It seems that in every IT shop I have been there are always several techs or engineers who absolutely refuse to provide status. Some seem to think it’s questioning their skills to even suggest they might possibly not complete a task. Some seem to think that they are too high-level to have to bother with such administrivia. And I am sure that some genuinely feel they must go it alone and hide a missed estimate, a mistake, or even a legitimate unforeseen barrier. Regardless of the motivation, this is a symptom of immaturity and a lack of understanding of professional service organizations.
Reporting on the work is simply part of the work. And the work is not complete until one fulfills whatever reporting requirements associated with it. Project tasks have successor tasks that are dependent upon it. Not having adequate information on predecessor tasks can lead to further missed tasks, project failure and loss of revenue or customer trust. I used expect formality around the communication of status, but as I have grown older, I gladly settle for a quick email, phone call, text or even grunt that someone has completed their assignment.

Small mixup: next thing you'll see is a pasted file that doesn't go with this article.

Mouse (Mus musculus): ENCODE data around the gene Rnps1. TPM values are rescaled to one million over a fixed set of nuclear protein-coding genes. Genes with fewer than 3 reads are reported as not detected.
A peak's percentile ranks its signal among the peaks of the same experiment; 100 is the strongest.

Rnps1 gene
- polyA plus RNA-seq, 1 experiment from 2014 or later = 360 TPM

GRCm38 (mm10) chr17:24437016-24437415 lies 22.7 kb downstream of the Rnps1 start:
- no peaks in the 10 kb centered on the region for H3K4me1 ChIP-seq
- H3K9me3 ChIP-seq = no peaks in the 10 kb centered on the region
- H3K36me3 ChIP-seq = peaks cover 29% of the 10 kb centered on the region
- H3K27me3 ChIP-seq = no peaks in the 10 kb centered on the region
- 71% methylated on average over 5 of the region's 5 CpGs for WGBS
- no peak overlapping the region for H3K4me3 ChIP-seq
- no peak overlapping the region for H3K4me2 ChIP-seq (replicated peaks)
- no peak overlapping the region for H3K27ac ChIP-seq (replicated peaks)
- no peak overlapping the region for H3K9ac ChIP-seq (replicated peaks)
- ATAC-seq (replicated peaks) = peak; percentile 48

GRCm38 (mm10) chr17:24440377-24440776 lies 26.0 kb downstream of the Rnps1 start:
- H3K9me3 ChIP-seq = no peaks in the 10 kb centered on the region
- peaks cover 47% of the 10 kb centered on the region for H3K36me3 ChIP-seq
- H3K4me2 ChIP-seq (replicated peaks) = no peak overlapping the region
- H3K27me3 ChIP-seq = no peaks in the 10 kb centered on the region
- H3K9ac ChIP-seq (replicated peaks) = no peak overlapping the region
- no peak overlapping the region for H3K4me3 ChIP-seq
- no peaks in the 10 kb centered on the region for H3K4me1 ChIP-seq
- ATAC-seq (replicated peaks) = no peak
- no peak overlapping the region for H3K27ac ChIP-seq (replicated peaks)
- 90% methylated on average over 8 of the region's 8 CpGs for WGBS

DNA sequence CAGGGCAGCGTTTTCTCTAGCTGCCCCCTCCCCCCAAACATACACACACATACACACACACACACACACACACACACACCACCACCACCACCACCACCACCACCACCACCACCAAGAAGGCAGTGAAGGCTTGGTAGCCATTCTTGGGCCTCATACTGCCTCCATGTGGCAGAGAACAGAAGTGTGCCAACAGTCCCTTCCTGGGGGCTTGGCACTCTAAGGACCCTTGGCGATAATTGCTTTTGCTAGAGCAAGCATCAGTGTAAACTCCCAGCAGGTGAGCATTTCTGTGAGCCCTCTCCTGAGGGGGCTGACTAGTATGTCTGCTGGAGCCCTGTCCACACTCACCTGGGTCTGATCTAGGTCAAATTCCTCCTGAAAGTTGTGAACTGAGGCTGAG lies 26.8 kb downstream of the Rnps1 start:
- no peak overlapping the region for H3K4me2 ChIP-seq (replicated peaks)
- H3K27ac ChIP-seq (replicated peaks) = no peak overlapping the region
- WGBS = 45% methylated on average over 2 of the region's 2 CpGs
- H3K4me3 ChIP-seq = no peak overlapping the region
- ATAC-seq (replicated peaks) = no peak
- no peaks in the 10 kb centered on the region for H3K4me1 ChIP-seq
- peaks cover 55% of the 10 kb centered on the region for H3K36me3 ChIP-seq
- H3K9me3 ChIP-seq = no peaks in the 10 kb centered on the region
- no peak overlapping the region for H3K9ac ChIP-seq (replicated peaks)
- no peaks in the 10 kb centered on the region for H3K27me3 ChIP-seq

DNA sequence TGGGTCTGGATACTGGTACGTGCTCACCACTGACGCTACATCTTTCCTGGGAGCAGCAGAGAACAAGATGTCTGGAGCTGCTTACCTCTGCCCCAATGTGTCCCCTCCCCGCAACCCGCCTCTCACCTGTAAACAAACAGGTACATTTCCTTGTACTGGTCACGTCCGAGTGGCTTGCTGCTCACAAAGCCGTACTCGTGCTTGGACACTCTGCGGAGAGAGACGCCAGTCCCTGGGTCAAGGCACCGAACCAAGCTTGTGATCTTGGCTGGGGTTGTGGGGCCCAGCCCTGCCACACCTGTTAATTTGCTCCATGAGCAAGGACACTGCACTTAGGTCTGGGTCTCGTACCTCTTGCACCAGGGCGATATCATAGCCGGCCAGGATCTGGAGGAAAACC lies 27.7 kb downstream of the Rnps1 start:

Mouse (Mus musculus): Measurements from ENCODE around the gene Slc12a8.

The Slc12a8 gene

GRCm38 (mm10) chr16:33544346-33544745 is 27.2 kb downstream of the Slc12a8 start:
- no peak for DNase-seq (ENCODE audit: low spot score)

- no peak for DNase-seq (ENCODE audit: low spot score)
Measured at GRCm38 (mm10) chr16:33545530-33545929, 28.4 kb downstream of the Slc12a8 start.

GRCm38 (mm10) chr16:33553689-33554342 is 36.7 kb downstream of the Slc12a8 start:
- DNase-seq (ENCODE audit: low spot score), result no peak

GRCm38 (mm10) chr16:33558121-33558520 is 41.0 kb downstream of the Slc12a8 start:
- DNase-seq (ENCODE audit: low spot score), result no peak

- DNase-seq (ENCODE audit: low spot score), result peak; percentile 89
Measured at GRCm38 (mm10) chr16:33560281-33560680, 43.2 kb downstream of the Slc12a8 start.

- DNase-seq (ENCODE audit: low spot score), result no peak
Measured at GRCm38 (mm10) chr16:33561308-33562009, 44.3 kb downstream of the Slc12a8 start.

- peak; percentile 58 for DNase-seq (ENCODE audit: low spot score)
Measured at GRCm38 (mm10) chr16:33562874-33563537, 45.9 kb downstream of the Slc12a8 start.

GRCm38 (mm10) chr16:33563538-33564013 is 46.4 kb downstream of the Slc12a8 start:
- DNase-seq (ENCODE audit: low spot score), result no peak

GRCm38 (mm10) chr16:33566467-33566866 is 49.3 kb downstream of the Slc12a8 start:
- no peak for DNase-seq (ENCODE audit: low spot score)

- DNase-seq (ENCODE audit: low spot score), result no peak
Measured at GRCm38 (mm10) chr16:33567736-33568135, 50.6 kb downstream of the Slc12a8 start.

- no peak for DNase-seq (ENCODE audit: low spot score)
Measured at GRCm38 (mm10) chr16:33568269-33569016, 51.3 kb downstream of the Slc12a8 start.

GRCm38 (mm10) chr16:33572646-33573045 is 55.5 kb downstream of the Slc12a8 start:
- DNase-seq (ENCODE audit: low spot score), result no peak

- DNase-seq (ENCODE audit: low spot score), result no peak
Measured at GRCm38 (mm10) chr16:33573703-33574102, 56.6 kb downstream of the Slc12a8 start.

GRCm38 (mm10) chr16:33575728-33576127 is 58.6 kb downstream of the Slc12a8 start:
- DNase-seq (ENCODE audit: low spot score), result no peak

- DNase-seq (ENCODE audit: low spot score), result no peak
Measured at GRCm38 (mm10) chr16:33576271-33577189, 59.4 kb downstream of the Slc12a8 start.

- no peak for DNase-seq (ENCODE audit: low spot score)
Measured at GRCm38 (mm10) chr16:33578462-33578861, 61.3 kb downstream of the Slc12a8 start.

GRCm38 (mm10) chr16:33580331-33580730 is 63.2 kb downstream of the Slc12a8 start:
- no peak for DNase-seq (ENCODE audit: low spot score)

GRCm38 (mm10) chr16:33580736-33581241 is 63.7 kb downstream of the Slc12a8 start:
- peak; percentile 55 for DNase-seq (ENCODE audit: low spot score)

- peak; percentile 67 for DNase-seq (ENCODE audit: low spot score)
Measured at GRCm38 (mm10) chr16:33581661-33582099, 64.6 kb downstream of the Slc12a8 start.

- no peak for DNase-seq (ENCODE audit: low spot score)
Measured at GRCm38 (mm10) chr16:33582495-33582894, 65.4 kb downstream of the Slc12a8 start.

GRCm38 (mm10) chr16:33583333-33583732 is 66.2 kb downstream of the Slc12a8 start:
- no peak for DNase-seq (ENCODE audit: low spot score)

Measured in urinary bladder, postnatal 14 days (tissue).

Despite how obvious this may seem, managers and project managers must specifically make the responsibility of providing status a requirement. The use of staff operating principles, change guidelines, and/or communication plans are mechanisms that can be used for such a purpose. And when these proactive measures do not work, we must resort to feedback and coaching.